In recent years many pharmaceutical employees have come forward to report fraudulent billing, illegal marketing techniques and undisclosed drug side effects. These courageous people known as whistleblowers have helped the federal government recover billions of dollars that were obtained illegally by pharmaceutical companies. More importantly whistleblowers have helped save the lives of thousands of prescription drug users that were previously unaware of their medication’s side effects.
Some whistleblowers can become quite wealthy indeed. In 2009, John Kopchinski, a Gulf War veteran and former Pfizer sales representative, earned more than $51.5 million as a result of his whistleblower lawsuit against the world’s biggest drug maker and the record penalty the company had to payto the U.S. government for marketing offenses.
Kopchinski, appalled by Pfizer’s tactics in selling the pain drug Bextra, filed a “qui tam” lawsuit in 2003, sparking federal and state probes that led to an eventual agreement by the company to pay $2.3 billion in civil and criminal penalties and plead guilty to a felony charge for promoting Bextra and 12 other drugs for unapproved uses and doses.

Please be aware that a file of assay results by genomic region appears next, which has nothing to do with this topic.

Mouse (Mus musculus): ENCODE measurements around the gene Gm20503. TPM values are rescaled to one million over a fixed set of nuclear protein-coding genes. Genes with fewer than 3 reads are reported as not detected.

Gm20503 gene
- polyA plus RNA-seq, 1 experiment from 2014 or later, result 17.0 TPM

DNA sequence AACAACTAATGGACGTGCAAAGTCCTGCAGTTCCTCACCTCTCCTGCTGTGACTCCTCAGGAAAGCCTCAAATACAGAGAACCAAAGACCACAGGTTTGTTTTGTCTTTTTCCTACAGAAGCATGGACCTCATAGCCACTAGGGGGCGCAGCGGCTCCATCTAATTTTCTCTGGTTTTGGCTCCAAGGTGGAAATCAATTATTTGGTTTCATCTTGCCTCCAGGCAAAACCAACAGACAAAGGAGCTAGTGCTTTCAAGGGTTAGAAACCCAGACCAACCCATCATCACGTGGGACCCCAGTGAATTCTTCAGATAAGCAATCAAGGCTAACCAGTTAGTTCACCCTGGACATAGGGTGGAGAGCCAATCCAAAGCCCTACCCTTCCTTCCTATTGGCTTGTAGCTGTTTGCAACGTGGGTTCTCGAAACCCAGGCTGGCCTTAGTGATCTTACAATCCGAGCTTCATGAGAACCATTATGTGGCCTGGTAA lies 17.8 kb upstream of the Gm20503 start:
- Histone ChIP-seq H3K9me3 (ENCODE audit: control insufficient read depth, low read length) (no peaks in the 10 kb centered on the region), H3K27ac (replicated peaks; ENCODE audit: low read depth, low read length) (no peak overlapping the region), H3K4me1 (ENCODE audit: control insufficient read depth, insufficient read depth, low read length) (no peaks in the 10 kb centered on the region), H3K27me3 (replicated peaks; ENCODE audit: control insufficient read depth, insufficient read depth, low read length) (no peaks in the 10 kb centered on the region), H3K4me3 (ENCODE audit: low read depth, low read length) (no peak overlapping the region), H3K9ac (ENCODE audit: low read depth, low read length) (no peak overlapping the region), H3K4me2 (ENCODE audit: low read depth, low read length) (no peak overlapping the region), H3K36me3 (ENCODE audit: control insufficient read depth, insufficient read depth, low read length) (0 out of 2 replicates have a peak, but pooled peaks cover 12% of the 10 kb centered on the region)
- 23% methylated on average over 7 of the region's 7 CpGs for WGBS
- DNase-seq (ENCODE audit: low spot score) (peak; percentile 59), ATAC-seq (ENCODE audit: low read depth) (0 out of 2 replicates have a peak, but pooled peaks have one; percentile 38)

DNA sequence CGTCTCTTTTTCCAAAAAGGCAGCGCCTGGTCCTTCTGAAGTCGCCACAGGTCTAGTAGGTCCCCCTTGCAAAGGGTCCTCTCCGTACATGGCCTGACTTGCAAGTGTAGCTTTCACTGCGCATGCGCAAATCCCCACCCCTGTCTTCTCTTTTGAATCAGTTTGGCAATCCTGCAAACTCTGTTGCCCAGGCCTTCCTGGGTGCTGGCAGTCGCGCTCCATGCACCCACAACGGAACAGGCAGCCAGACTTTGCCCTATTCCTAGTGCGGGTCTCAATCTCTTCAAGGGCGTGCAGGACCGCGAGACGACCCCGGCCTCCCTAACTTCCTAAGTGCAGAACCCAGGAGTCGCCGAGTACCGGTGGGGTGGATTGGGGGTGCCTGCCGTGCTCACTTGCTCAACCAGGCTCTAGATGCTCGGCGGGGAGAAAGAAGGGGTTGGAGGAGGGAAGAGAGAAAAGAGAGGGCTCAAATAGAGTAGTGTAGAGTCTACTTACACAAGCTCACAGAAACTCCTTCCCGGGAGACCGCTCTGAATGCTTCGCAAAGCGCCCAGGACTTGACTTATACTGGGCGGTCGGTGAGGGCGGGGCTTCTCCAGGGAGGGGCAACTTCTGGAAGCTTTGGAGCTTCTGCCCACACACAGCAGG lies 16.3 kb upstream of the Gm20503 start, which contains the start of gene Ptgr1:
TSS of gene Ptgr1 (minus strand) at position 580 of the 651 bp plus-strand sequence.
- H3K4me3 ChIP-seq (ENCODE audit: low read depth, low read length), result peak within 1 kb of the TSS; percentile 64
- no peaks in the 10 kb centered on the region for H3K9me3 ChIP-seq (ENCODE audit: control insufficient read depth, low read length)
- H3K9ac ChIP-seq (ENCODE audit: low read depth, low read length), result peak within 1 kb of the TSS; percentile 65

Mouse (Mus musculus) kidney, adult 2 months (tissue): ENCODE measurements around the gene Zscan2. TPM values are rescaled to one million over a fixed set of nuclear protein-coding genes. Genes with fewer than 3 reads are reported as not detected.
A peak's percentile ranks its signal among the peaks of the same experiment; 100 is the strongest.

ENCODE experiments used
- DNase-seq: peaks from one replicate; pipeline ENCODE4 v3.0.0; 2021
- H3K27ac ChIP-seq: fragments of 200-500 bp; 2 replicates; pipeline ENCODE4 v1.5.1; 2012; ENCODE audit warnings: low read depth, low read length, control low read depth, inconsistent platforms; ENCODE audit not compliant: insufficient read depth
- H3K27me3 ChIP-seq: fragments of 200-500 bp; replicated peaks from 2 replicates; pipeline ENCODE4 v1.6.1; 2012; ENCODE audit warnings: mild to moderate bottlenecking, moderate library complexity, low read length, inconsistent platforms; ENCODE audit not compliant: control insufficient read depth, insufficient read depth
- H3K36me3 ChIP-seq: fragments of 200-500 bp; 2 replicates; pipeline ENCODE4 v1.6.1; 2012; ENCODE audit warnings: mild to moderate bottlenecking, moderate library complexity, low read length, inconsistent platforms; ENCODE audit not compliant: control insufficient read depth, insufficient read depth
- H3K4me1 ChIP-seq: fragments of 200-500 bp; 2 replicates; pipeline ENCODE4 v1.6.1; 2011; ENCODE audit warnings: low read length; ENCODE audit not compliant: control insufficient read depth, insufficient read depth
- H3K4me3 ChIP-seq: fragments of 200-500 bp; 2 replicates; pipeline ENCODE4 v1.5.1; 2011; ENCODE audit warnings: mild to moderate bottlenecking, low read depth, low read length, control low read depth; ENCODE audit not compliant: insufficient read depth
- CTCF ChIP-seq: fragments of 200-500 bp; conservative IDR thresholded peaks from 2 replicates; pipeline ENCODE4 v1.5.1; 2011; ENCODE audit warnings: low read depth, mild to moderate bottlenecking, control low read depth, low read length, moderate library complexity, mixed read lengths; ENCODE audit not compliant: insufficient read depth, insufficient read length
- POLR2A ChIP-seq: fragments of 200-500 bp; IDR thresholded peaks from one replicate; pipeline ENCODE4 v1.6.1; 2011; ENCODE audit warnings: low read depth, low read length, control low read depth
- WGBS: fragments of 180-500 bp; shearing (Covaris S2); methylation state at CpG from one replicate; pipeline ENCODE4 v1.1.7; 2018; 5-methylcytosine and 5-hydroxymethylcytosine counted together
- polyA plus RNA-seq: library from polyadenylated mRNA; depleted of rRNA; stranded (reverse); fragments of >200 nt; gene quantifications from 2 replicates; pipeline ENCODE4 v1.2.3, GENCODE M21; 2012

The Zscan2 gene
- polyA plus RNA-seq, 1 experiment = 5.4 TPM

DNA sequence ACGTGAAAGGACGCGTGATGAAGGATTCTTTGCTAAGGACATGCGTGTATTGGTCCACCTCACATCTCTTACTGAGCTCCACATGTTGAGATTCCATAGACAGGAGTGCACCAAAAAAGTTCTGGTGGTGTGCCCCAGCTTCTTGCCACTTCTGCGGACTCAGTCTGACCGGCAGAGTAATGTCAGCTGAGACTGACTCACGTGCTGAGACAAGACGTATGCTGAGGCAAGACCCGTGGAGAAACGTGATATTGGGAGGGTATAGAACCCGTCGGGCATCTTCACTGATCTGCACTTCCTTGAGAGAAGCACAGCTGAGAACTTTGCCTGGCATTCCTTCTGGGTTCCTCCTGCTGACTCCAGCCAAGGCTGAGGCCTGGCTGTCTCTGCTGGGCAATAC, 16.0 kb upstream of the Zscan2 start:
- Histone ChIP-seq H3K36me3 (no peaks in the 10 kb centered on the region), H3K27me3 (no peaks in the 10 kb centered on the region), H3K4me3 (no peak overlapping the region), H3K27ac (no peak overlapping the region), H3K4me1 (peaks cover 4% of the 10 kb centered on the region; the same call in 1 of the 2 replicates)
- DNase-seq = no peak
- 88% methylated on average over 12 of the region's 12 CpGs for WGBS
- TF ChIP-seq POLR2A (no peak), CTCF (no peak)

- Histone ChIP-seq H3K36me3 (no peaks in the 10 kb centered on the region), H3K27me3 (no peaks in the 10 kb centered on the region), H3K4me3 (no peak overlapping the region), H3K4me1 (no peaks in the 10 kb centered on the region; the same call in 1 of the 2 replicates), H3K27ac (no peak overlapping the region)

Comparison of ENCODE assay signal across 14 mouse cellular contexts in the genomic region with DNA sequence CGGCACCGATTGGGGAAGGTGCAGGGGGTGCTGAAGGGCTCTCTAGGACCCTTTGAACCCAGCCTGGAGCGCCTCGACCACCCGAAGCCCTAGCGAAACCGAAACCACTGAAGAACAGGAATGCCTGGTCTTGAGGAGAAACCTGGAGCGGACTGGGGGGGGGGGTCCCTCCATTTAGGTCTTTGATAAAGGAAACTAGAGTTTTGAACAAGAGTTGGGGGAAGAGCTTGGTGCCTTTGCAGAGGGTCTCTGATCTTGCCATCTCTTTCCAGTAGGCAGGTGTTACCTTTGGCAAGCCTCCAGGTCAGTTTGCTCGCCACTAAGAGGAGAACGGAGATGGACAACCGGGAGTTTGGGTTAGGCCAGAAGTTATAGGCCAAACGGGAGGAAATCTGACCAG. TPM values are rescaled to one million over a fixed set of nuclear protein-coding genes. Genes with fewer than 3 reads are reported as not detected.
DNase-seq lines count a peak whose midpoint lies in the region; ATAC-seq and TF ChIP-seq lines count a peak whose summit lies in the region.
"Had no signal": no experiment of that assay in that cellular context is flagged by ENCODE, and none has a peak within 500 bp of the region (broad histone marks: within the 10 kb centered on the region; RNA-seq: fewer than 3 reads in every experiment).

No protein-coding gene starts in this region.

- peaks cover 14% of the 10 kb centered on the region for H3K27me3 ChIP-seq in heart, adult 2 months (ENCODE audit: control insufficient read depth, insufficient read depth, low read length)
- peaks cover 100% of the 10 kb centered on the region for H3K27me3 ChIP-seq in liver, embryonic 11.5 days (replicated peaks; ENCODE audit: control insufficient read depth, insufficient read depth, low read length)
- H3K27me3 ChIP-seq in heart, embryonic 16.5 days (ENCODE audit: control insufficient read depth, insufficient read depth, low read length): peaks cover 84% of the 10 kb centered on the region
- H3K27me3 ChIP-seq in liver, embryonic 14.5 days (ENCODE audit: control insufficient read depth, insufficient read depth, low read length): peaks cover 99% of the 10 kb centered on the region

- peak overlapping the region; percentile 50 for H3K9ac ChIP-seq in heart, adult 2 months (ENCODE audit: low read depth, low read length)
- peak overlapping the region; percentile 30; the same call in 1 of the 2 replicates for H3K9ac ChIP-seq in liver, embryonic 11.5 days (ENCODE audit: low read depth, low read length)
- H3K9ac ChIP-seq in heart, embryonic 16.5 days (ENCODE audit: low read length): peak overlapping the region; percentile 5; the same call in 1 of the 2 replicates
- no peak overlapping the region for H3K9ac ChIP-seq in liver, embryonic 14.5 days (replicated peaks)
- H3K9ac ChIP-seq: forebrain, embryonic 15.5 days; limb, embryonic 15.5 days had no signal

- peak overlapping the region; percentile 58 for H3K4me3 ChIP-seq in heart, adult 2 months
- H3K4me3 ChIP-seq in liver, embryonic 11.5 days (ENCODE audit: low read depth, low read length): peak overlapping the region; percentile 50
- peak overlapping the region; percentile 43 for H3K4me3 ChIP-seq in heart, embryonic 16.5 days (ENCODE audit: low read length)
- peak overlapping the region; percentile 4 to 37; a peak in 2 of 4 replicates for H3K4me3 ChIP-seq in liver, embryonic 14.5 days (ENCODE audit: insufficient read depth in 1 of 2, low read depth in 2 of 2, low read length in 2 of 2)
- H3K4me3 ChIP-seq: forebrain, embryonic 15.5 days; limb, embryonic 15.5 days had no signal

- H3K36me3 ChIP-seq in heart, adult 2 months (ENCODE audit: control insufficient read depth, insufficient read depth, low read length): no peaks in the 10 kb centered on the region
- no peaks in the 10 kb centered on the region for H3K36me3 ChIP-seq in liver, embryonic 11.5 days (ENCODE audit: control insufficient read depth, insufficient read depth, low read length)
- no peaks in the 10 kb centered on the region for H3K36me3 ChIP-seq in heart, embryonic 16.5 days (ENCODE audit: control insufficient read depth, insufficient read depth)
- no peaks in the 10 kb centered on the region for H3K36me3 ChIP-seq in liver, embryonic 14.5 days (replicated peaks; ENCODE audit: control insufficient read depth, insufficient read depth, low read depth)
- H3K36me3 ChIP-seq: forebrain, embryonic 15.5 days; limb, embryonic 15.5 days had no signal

More than $30 Billion Recovered
The Justice Department last year celebrated the 25th anniversary of the 1986 amendments to the False Claims Act.
“In the last quarter century, the False Claims Act’s success has been unparalleled, with more than $30 billion dollars recovered since it was amended in 1986 and $8.8 billion since January 2009,” said Attorney General Eric Holder at an event marking the day. “The Department of Justice has achieved record recoveries in recent years and we will continue to aggressively pursue those who would take advantage of their fellow citizens.”